The parade of storms that pummels the western fringe of the North Atlantic every year just got a bit more predictable. Scientists say they have developed a way to forecast how many Atlantic hurricanes there will be — not just for the upcoming year, as some groups already do each spring, but for several years out.
“This is the first time anyone has reported skill in predicting the number of hurricanes beyond the seasonal time scale,” says Doug Smith, a climate modeler at the Met Office Hadley Centre in Exeter, England. A paper by Smith and his colleagues appeared online Nov. 7 in Nature Geoscience.
Knowing how hurricane trends could change in the future, he says, will help society prepare for the damage of the kind that Hurricane Tomas recently dealt the Caribbean.
Atlantic hurricane activity waxes and wanes over a cycle of several decades, and since 1995 has been in an active part of that cycle. Researchers have been working to tease apart the causes of this cycle and to predict how future changes, like rising sea surface temperatures, might affect storms.
Smith’s team uses one of the hottest areas of climate modeling: decadal climate prediction, which aims to understand both how the climate system varies internally along with external factors like greenhouse gases and volcanic eruptions.
The researchers used nine versions of its decadal prediction model to “hindcast” Atlantic hurricanes each year from 1960 to 2007. The model was set to May 1 for each of those years and then was asked how many storms would come that season. Averaging across the nine versions, the model results closely matched the changing number of hurricanes that occurred over those decades. Smith says: “We’ve found that there is some skill there.”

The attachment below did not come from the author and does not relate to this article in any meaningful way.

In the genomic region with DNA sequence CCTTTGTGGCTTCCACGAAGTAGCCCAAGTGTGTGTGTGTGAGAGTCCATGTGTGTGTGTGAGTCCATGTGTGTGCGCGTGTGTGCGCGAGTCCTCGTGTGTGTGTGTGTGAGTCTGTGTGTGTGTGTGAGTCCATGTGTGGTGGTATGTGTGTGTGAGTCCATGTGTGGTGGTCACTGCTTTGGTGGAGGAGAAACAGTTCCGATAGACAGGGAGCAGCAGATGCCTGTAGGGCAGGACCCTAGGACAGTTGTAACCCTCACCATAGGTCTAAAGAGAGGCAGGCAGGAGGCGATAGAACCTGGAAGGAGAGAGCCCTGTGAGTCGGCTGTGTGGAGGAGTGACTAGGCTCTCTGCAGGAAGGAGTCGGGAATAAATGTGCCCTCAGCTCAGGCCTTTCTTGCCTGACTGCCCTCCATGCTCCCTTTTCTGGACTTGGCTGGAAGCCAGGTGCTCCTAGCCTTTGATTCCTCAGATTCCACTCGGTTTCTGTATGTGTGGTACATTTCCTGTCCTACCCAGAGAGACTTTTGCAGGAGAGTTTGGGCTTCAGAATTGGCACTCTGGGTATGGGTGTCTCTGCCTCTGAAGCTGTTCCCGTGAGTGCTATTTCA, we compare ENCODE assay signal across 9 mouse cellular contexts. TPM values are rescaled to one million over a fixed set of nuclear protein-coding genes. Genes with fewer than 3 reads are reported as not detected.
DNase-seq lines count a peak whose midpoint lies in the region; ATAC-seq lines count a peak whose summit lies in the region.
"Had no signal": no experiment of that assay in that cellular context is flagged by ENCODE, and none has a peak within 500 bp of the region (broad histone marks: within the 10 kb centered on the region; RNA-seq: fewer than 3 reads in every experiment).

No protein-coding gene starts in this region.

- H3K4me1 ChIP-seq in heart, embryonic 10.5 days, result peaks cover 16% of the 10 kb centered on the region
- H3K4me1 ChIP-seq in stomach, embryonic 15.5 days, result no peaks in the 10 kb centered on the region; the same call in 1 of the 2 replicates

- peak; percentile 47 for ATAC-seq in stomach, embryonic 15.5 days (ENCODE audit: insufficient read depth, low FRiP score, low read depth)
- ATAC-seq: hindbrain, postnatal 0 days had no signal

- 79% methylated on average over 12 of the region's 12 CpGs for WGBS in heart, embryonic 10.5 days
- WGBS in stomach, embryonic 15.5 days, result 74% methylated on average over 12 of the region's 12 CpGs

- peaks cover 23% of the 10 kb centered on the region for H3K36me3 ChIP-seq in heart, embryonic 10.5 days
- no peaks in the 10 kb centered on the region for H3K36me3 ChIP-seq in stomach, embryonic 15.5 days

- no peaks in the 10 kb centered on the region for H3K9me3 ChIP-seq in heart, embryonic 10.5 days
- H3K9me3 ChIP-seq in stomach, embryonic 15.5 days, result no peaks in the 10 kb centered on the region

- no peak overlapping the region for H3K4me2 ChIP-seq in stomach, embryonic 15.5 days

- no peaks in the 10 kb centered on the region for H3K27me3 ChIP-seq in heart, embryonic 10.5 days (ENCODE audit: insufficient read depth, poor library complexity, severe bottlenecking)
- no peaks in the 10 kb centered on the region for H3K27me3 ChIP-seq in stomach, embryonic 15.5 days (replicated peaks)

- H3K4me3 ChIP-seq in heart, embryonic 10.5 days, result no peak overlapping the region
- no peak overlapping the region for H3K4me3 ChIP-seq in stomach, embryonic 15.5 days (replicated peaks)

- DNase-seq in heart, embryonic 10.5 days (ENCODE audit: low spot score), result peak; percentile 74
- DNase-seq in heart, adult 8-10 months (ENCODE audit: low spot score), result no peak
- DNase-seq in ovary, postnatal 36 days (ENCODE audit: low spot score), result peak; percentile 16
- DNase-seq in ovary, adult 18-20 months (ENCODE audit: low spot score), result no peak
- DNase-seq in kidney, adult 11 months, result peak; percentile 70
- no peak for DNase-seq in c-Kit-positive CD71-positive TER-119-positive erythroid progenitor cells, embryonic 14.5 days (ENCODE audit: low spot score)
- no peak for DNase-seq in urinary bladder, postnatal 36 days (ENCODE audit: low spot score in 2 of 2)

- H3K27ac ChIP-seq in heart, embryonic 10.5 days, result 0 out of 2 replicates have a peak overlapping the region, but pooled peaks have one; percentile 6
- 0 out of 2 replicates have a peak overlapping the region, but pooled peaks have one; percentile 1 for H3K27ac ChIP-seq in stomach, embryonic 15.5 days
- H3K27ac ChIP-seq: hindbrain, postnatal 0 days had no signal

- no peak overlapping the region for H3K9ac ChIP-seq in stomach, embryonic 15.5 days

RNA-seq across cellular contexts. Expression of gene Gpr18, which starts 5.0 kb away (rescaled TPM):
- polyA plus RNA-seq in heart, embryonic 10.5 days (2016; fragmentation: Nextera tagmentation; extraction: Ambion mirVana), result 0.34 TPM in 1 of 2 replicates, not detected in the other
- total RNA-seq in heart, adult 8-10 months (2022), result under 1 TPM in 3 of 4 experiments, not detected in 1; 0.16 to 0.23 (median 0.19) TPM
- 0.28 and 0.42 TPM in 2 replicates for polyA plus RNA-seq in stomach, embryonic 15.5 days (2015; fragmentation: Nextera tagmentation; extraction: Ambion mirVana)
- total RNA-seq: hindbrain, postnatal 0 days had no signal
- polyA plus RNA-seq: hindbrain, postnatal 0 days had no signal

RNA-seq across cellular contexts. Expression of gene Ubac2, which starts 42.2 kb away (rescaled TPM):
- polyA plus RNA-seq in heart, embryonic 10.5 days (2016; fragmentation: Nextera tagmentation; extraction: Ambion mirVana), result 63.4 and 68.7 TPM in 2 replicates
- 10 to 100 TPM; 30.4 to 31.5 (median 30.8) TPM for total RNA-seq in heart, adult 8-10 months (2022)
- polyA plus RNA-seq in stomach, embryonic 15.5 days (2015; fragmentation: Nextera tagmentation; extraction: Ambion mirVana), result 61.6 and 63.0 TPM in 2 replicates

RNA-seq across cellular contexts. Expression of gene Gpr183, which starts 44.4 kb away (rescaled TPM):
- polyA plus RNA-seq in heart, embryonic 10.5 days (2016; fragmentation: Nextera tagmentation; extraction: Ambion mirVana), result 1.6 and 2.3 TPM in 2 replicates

Next the team tackled long-term predictions, by starting on November 1 of each year between 1960 and 2005 and forecasting the number of hurricanes for 10 years out. Again, Smith says, the model tracked the observations well, particularly within the first couple of years.
But the study can’t yet show exactly what makes hurricanes more frequent. Climate researchers disagree over whether past increases in hurricane activity were due to internal variability, external factors like greenhouses gases, or both.
By watching how well the model matches reality while changing these factors, Smith’s team suggests that at least some of the recent increase in Atlantic hurricane frequency comes from external factors. The next step, Smith says, is to run more comparisons and see which of those might be most important.
Many researchers think that global warming will indeed affect how many storms form. If atmospheric carbon dioxide levels double over preindustrial levels by the year 2100 as many expect, “we should expect an increase in the frequency of the strongest hurricanes in the Atlantic, roughly by a factor of two by the end of the century,” says a group led by modeler Morris Bender of NOAA’s Geophysical Fluid Dynamics Laboratory in Princeton, N.J. Their analysis appeared in Science in January.
Within the next few months, Smith’s team plans to forecast how many Atlantic hurricanes there will be over the next few years.
So far this season the Atlantic has had 20 named storms, 12 of them hurricanes. That’s in line with NOAA’s May forecast, which called for 14 to 23 named storms, of which 8 to 14 would be hurricanes.
The Atlantic hurricane season ends November 30.